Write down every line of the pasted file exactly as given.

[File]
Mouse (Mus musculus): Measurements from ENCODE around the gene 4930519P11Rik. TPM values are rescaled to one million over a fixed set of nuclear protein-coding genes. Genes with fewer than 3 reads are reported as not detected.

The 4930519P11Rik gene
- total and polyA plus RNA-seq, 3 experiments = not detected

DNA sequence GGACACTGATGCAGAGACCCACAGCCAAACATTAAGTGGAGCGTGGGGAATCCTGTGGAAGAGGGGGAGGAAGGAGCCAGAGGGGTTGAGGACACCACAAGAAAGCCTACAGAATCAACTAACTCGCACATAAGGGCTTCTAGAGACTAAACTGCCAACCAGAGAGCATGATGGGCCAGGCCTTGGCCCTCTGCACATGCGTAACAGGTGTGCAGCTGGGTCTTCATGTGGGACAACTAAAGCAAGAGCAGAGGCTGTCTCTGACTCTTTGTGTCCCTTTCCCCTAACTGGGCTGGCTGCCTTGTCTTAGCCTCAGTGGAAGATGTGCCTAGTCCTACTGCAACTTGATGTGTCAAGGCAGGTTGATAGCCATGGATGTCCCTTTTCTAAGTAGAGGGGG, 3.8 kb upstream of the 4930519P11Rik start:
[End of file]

Mouse (Mus musculus): Measurements from ENCODE around the gene 4930519P11Rik. TPM values are rescaled to one million over a fixed set of nuclear protein-coding genes. Genes with fewer than 3 reads are reported as not detected.

The 4930519P11Rik gene
- total and polyA plus RNA-seq, 3 experiments = not detected

DNA sequence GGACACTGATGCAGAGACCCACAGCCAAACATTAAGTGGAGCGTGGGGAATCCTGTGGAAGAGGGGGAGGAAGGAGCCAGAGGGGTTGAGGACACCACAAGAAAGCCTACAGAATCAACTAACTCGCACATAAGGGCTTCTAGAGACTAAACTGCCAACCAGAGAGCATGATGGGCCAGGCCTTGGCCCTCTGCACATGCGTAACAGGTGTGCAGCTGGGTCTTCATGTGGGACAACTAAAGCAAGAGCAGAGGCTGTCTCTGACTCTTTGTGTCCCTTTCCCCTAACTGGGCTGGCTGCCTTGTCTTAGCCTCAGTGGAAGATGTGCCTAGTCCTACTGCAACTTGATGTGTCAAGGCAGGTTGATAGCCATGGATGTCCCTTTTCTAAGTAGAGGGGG, 3.8 kb upstream of the 4930519P11Rik start: